Prince Harry's 'Living Legend' Award Sparks Military Backlash

Prince Harry’s ‘Living Legend’ Award Sparks Military Backlash

Prince Harry’s induction into the cohort of “Living Legends of Aviation” has sparked backlash from high-ranking former members of the military in Britain, one of whom labeled the development as “pathetic.”

On January 10, it was announced that Harry would join notable aviators such as former astronaut Buzz Aldrin, movie star Tom Cruise and billionaire Elon Musk, as one of the U.S. organization’s “legends,” who are considered to have made “significant contributions to aviation” and aerospace.

Harry trained as an Apache helicopter pilot following his first tour of Afghanistan with the Blues and Royals regiment. In 2012, after his training, the prince was redeployed to Afghanistan as a member of the Army Air Corps, where he served a 20-week deployment as a helicopter co-pilot and gunner.

The prince’s army career was referenced in detail in his 2023 memoir, Spare, describing for readers the challenges he faced on active duty as well as from the increased attention owing to his royal background.

Main image, Prince Harry is seen in Germany on September 15, 2023. Inset, the prince is photographed aboard an Apache helicopter during his second tour of duty in Afghanistan on December 12, 2012. Harry’s induction as one of the “Living Legends of Aviation” by a U.S. based group has been criticized.
Lukas Schulze/Getty Images for Invictus Games Düsseldorf 2023/John Stillwell – WPA Pool/Getty Images
One element of his memoir that earned Harry backlash from a number of veterans was the inclusion that he had killed 25 Taliban fighters in combat.

“It wasn’t a number that gave me any satisfaction,” he wrote. “But neither was it a number that made me feel ashamed.”

Since leaving the monarchy in 2020 with Meghan Markle, Harry has faced criticism on a number of occasions for interviews, media projects and awards recognitions.

Speaking to the Daily Mail, the former head of the Royal Navy, Admiral Lord West, said that, in his opinion, the prince had done little to earn his latest accolade.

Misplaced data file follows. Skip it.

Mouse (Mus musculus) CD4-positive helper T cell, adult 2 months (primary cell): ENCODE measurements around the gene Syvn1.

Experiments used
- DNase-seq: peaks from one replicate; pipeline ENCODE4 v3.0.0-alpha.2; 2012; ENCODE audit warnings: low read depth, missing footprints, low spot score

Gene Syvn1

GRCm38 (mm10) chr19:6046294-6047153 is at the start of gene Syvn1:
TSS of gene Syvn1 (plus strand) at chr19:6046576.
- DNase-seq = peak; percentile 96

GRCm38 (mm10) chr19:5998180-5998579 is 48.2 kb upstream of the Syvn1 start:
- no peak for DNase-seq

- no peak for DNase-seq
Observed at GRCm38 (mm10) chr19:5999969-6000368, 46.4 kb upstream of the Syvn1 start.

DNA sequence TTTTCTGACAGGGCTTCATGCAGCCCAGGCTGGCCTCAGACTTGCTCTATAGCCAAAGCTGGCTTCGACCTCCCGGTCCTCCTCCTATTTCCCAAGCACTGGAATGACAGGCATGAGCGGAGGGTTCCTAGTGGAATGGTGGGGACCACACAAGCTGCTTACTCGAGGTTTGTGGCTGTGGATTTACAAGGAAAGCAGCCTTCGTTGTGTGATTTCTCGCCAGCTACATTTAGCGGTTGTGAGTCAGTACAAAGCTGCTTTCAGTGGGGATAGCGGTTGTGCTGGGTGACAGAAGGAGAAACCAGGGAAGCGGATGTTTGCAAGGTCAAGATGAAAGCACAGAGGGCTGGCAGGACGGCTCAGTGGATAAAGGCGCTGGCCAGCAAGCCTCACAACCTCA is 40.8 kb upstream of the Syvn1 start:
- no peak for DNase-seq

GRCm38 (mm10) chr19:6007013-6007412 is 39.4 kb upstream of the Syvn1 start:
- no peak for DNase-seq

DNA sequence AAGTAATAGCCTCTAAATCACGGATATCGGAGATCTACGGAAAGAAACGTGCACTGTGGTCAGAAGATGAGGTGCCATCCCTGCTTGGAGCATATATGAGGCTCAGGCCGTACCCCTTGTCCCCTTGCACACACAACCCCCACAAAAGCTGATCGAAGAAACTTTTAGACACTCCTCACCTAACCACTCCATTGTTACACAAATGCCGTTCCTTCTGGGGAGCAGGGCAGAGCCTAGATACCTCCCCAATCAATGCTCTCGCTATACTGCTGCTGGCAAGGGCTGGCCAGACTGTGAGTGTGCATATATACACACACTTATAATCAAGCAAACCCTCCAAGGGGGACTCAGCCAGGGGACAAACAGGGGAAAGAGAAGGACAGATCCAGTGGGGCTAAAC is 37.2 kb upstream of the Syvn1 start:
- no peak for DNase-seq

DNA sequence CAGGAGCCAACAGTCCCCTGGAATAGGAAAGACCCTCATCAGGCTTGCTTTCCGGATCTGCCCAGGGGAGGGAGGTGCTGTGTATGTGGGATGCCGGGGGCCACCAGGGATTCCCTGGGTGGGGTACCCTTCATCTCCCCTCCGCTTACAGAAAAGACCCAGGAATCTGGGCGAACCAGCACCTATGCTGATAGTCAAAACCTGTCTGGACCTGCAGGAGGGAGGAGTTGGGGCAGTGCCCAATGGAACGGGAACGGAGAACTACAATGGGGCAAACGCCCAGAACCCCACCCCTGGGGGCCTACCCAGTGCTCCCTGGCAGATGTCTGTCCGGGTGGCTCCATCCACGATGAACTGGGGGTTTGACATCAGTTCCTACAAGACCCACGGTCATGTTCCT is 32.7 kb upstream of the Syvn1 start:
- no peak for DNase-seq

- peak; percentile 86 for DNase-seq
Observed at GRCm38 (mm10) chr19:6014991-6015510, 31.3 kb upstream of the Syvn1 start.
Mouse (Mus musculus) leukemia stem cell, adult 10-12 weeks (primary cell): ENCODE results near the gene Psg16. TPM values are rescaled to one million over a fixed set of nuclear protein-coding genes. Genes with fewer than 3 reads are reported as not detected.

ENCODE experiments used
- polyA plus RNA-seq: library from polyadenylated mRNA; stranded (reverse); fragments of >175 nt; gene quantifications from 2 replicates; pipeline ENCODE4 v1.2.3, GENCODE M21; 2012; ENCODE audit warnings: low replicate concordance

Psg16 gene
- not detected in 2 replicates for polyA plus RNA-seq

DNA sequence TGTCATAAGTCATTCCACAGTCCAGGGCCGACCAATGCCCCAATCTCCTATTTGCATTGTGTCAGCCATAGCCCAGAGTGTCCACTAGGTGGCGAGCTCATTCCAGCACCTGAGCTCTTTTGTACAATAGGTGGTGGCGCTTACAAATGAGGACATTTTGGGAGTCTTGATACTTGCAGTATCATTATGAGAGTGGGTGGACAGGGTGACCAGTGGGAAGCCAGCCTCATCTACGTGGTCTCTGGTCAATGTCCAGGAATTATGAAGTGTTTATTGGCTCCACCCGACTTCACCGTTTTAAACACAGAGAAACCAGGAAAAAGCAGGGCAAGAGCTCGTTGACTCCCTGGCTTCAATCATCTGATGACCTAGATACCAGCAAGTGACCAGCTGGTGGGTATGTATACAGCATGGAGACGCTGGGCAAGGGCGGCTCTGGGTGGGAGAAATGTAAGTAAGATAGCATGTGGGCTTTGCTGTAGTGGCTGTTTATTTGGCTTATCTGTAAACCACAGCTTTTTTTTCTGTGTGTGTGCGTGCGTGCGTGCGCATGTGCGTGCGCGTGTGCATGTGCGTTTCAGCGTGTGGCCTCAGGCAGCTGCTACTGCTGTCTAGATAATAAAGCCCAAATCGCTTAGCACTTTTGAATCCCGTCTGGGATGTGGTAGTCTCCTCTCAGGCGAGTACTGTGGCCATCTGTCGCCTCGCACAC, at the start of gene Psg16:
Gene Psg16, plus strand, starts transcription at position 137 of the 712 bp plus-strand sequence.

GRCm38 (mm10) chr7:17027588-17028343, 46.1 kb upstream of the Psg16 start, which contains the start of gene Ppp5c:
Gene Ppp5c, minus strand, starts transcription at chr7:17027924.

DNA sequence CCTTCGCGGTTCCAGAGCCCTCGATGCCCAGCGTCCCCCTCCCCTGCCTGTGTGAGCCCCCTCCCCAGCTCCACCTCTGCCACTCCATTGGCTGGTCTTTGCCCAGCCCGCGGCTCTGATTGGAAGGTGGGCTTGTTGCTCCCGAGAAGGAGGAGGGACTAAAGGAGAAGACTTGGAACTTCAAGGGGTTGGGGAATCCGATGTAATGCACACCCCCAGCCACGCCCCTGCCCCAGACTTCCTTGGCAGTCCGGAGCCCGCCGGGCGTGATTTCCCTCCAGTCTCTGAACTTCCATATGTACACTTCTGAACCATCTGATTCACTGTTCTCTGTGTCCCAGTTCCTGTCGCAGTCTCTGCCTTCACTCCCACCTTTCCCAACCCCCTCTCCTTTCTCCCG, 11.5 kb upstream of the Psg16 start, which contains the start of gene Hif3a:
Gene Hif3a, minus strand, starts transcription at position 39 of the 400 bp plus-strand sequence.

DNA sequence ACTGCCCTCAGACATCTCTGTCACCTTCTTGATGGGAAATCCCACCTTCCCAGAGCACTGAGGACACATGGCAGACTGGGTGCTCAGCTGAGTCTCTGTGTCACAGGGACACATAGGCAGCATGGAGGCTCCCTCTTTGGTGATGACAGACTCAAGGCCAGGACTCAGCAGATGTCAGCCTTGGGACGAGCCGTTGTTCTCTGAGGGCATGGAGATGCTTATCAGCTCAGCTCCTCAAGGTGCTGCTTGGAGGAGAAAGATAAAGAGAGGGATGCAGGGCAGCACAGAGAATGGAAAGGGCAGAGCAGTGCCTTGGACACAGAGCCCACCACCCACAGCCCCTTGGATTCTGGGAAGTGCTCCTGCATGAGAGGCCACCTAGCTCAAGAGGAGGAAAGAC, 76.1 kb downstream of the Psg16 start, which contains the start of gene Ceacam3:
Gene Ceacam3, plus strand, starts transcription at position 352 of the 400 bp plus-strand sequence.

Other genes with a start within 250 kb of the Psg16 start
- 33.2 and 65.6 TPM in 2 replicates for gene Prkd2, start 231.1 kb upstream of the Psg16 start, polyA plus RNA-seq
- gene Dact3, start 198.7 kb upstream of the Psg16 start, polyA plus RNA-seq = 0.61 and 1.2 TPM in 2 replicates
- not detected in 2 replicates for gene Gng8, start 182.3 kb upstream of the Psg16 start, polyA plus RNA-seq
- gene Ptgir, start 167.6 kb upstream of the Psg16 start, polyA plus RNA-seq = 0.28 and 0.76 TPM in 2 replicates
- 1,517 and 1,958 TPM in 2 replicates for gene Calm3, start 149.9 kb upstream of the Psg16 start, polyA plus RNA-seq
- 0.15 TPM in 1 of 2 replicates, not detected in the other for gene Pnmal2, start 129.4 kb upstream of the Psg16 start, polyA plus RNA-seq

“He is not a living legend of aviation. To suggest he is, is pathetic,” he said. “It makes the whole thing seem a bit of a nonsense if they’re willing to pick someone like Prince Harry.

“He is not a living legend. There are lots of people who deserve to be called this but not Prince Harry. I find it extraordinary he has been picked. He didn’t carry off any great exciting feat of amazing flying skill while flying for the army. They’re just trying to get publicity. They know it will cause a stir. I find the whole thing really rather pathetic.”

Retired army colonel Richard Kemp is quoted by The Sun as saying there were more deserving military servicemen and women who have not received such acknowledgment.

“I can think of many people who did pretty extraordinary things while serving in the British and American armed forces who would be much more deserving of an award like this,” he said. “It is obviously because of who he is—not what he did. An Apache is crewed by two people—a pilot and a gunner. Harry was a gunner. He was number two in the aircraft.”

Speaking of these criticisms, royal expert Richard Fitzwilliams told Newsweek that it’s unsurprising Harry’s recognition by the “Living Legends of Aviation” has been met with skepticism.

“When you are the object of mockery, as the Sussexes recently have been, it is surely wise to choose the awards you are offered with care,” he said.

Prince Harry is photographed in an Apache helicopter during his deployment to Afghanistan on December 12, 2012. The prince served a 20-week deployment as a helicopter co-pilot and gunner.
“The soubriquet ‘living legend’ obviously would apply to famous aviators, those with important links to the space program and entrepreneurs and innovators who have achieved remarkable feats in this field,” he said. “Harry’s founding of the Invictus Games is certainly notable. However his stint as an Apache pilot during his second tour of duty in Afghanistan…is certainly not enough to make him a ‘legend.'”

“The criteria include ‘pilots who have become celebrities,'” he explained. “The cap fits on that one, but where is the ‘extroadinary accomplishment in aviation’ which is supposedly required?

“There will therefore be a good deal of laughter when this is mentioned in the future. Veterans are right to be skeptical,” he concluded. “They are obviously after a well-known name to give publicity to the awards. Their choice of Harry is not an appropriate one.”

Newsweek approached representatives of Prince Harry via email for comment.

As a member of the “legends” cohort, the organization’s website states that Harry will be expected to be “actively involved in the nomination and selection process” for future inductees and awards winners.

Each year, an annual awards ceremony is staged to celebrate these notable figures in the world of aviation. The 21st annual awards ceremony will be held on January 19 in Los Angeles. Whether Harry will attend or not has not yet been confirmed.

James Crawford-Smith is Newsweek’s royal reporter, based in London. You can find him on X (formerly Twitter) at @jrcrawfordsmith and read his stories on Newsweek’s The Royals Facebook page.

Do you have a question about King Charles III, William and Kate, Meghan and Harry, or their family that you would like our experienced royal correspondents to answer? Email We’d love to hear from you.

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